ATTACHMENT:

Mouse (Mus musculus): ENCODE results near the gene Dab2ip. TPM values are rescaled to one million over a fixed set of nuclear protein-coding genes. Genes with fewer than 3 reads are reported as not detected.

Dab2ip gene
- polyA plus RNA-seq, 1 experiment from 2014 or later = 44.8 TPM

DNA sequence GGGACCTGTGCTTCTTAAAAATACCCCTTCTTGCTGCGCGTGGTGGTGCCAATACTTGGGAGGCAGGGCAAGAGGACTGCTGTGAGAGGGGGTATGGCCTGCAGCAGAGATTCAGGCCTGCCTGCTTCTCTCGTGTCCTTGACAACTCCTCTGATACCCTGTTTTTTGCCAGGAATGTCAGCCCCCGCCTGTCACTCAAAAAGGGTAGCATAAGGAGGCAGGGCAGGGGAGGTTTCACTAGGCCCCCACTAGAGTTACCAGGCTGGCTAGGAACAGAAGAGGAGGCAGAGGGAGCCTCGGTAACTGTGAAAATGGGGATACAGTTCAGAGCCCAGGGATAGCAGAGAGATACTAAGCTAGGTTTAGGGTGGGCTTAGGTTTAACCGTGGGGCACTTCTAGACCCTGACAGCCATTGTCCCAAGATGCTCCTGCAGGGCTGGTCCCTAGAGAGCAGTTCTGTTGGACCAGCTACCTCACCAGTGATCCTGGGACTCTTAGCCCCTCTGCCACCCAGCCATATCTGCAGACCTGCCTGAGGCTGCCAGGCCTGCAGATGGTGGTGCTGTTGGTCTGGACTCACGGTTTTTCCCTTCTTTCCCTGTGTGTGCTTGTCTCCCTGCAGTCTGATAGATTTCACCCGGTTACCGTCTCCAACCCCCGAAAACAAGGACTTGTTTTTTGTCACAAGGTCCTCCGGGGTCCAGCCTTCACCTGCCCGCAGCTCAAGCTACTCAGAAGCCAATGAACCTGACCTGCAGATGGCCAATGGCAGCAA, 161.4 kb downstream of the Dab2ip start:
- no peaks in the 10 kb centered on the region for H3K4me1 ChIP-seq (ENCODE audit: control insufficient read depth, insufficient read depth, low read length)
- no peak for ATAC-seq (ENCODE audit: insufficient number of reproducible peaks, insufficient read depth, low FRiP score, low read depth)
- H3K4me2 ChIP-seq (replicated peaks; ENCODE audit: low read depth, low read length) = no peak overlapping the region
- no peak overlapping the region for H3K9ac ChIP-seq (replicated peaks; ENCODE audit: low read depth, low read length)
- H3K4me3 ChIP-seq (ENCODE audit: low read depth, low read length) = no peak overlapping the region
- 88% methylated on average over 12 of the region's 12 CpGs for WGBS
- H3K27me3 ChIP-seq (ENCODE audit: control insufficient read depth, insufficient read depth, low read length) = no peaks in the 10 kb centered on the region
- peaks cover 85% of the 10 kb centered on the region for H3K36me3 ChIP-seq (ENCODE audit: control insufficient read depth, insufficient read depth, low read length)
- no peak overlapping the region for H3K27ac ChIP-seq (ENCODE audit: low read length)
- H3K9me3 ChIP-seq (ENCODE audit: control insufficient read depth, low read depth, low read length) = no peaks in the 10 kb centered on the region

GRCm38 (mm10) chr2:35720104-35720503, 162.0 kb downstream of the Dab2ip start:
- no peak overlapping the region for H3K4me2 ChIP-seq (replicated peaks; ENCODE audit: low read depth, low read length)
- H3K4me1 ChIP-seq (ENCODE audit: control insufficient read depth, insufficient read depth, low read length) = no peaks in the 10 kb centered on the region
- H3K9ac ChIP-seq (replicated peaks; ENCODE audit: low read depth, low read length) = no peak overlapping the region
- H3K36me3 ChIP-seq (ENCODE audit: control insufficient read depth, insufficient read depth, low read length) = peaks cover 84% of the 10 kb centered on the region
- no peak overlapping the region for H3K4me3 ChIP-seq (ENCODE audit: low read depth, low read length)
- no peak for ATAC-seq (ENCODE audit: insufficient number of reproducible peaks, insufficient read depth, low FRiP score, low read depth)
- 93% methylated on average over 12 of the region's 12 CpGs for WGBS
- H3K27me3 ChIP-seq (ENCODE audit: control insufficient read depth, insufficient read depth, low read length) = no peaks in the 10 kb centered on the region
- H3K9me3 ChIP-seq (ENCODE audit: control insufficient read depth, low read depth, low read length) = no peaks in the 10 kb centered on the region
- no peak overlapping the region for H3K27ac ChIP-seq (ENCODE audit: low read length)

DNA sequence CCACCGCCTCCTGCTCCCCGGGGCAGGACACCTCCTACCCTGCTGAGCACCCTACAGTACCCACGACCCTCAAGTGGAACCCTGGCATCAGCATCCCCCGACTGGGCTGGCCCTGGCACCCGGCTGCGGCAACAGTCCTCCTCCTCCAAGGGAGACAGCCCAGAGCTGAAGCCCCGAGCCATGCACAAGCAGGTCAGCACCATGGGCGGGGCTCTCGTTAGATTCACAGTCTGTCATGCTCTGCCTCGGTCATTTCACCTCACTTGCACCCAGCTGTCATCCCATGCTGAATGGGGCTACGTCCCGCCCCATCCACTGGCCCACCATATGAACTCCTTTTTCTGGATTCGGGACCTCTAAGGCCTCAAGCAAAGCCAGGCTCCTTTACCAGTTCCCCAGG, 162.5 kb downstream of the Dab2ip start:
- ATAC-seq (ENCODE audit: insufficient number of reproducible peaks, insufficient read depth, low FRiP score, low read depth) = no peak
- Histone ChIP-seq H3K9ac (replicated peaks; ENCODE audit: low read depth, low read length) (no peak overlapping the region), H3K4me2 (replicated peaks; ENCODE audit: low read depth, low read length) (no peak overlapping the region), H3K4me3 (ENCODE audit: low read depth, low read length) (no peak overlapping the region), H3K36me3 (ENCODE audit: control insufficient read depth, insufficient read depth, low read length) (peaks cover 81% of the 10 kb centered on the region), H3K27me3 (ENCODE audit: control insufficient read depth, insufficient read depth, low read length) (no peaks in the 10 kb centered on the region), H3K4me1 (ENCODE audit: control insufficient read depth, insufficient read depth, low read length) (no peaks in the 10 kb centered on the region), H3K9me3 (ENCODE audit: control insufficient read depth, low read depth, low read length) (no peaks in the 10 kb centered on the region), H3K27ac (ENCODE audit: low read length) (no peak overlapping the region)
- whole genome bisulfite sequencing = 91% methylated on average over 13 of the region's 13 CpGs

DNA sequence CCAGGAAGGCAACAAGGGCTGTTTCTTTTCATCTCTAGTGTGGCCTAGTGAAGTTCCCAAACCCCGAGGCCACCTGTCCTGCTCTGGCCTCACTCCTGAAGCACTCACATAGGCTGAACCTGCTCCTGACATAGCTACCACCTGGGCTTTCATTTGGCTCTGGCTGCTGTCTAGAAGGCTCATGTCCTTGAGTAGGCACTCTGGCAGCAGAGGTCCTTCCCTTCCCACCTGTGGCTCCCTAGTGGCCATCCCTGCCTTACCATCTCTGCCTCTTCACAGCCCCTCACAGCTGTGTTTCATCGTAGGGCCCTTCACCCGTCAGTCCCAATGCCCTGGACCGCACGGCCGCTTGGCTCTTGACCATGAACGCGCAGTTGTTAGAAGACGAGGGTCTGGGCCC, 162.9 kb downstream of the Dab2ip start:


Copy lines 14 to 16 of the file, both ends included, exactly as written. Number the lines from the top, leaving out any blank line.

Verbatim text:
- H3K9me3 ChIP-seq (ENCODE audit: control insufficient read depth, low read depth, low read length) = no peaks in the 10 kb centered on the region

GRCm38 (mm10) chr2:35720104-35720503, 162.0 kb downstream of the Dab2ip start:
- no peak overlapping the region for H3K4me2 ChIP-seq (replicated peaks; ENCODE audit: low read depth, low read length)